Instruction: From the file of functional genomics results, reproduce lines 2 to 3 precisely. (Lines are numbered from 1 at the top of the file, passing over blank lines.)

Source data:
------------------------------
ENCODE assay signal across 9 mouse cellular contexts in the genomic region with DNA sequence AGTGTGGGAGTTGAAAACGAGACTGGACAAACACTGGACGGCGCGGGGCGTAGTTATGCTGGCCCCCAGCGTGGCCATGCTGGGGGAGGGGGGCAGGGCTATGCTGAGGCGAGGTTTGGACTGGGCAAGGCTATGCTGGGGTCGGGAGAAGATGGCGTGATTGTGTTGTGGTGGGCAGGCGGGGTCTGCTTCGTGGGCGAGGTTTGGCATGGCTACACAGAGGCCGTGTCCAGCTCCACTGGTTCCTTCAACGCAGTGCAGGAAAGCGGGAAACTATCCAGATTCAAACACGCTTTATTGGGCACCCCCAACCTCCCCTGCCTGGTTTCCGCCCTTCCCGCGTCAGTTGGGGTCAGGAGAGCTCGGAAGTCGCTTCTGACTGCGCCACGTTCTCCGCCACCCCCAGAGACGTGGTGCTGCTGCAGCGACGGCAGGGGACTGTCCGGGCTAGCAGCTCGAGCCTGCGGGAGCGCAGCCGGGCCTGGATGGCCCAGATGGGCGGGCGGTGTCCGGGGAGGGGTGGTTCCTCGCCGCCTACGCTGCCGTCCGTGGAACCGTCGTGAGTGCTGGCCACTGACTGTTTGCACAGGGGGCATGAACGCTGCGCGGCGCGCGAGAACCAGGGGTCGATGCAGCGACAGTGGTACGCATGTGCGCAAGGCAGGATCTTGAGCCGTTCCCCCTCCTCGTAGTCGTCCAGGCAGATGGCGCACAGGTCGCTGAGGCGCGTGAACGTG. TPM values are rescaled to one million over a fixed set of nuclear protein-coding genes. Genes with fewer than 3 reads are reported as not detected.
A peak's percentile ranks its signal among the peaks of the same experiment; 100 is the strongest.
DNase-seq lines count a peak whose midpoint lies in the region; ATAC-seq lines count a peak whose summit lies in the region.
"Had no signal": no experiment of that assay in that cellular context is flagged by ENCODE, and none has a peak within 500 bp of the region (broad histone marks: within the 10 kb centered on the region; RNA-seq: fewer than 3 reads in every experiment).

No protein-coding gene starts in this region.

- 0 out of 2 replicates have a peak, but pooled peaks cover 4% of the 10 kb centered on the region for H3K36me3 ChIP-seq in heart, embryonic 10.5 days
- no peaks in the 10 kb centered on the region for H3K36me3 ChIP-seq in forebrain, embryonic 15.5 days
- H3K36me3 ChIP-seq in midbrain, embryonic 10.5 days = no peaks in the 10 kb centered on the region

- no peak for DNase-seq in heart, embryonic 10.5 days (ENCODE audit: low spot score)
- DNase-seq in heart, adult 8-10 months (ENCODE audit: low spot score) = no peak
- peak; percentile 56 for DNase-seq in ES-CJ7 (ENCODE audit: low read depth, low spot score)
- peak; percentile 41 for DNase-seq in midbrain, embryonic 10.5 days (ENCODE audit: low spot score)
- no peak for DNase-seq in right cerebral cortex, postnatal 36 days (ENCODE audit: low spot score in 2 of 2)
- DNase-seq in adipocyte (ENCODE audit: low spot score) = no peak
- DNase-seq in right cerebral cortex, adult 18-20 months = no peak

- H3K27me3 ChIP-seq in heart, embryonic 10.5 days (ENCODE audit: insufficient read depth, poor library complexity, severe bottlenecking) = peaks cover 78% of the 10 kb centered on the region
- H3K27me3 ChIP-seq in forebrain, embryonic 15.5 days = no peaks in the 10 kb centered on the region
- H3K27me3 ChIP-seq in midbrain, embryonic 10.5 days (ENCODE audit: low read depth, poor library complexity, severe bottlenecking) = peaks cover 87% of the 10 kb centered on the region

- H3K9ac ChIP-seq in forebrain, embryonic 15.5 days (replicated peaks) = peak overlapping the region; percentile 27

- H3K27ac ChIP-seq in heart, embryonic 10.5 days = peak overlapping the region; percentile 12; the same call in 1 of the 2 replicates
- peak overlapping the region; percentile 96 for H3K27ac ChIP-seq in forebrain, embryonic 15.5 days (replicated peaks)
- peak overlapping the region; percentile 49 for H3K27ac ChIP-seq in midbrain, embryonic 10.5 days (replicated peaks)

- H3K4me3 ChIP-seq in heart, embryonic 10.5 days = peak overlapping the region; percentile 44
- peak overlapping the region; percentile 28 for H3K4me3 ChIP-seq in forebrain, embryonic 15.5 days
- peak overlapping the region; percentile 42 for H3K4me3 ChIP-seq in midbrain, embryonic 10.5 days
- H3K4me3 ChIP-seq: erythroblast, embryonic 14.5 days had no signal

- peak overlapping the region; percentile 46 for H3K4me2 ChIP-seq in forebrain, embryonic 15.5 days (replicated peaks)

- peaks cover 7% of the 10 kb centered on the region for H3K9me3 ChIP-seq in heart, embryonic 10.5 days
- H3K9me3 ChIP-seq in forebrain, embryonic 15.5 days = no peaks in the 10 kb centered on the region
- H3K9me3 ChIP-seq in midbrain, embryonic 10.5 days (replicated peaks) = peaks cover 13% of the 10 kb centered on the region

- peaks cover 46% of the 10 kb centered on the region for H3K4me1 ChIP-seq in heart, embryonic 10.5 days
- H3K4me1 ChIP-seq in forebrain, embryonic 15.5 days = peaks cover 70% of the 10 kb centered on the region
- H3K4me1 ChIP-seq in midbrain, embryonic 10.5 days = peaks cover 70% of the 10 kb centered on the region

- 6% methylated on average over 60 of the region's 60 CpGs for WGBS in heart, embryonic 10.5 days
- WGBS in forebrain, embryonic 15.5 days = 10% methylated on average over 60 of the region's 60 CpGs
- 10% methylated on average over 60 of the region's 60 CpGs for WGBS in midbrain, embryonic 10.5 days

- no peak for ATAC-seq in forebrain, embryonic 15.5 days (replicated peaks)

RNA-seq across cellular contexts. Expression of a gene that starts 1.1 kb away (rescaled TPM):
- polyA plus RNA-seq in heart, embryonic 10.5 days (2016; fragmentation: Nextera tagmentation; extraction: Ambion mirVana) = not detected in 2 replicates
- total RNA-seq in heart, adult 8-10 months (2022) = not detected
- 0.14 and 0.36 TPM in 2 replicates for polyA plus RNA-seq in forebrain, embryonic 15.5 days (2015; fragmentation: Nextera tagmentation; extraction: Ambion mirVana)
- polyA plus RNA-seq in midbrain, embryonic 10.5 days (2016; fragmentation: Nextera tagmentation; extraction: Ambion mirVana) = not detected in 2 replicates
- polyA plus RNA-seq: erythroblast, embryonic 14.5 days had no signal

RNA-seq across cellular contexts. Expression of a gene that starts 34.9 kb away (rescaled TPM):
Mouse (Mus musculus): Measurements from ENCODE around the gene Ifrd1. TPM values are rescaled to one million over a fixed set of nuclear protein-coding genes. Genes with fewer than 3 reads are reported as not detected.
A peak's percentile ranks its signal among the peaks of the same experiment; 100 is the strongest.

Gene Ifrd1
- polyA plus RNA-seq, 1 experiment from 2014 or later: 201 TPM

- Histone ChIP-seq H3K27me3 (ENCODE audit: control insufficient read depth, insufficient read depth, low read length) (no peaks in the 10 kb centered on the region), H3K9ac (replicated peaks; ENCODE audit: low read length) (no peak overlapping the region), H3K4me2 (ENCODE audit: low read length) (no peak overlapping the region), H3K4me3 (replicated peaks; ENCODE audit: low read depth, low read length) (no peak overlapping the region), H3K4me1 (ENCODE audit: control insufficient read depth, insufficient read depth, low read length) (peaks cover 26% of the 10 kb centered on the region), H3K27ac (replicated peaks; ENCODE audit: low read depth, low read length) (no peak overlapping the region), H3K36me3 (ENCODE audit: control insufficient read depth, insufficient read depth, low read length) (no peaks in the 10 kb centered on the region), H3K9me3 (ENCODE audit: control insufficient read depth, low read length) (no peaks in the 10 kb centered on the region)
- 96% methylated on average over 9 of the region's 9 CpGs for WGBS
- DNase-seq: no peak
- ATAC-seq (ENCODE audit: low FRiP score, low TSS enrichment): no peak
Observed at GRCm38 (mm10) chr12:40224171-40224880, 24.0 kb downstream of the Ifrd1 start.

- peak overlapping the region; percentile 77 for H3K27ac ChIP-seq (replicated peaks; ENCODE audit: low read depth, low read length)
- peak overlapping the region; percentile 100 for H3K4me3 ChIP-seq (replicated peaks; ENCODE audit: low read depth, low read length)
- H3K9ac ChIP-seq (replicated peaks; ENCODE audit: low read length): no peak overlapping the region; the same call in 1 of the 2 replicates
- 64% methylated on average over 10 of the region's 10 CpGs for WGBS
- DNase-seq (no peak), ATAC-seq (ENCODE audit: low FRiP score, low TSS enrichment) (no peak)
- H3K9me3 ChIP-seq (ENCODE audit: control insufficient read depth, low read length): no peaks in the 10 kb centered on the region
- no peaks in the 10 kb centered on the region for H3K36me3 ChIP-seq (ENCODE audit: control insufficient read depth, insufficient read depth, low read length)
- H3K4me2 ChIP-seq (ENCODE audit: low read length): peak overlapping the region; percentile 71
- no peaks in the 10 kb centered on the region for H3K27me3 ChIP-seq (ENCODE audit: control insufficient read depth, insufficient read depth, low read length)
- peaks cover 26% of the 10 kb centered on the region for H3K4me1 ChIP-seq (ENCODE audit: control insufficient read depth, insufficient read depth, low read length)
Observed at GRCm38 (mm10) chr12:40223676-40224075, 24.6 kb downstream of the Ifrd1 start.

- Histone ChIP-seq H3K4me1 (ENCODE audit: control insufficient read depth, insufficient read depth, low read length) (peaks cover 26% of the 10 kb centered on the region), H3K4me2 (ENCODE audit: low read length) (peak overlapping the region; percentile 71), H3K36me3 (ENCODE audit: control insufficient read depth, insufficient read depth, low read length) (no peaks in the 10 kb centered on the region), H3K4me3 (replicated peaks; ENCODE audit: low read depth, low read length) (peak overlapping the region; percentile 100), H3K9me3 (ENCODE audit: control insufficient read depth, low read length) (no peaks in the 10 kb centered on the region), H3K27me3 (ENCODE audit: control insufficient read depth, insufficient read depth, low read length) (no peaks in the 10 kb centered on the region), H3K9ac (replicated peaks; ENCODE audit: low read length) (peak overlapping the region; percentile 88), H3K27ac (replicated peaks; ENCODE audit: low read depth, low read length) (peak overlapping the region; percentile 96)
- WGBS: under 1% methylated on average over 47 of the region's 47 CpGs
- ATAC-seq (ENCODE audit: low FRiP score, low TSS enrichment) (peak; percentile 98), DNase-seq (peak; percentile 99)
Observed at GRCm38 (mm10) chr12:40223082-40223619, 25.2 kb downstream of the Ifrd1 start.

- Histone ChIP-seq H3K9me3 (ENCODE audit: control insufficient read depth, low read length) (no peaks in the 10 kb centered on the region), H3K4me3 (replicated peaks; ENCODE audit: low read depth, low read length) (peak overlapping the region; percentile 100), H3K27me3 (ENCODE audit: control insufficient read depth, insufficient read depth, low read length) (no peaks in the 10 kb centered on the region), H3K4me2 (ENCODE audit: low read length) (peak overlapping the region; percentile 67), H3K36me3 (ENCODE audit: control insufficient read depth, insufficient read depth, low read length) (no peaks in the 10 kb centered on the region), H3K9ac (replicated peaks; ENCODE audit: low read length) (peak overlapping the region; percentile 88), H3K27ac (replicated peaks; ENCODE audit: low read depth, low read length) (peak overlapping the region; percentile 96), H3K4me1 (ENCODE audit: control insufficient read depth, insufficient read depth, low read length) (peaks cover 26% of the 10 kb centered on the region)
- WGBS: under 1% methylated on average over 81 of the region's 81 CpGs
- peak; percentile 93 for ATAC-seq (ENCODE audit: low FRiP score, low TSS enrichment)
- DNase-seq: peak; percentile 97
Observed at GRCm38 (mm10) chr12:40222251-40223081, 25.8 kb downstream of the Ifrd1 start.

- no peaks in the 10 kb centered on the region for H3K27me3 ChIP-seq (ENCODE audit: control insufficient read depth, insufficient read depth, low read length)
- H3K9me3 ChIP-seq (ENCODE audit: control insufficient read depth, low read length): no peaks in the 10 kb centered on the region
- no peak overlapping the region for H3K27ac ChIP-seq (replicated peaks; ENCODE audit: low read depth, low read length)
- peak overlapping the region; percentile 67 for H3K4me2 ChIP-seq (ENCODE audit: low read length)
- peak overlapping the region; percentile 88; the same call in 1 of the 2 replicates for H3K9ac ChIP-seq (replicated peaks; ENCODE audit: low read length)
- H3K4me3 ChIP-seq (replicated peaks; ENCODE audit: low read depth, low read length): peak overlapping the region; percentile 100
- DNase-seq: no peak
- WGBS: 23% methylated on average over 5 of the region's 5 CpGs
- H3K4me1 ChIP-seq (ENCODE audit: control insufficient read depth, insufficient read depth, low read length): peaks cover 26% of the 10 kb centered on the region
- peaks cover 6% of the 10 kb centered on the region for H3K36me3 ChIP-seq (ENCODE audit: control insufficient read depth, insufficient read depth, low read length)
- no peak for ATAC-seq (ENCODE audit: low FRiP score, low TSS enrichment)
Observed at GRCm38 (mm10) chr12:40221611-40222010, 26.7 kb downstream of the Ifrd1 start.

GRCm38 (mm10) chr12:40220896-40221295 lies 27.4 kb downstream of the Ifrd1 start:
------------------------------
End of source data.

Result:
A peak's percentile ranks its signal among the peaks of the same experiment; 100 is the strongest.
DNase-seq lines count a peak whose midpoint lies in the region; ATAC-seq lines count a peak whose summit lies in the region.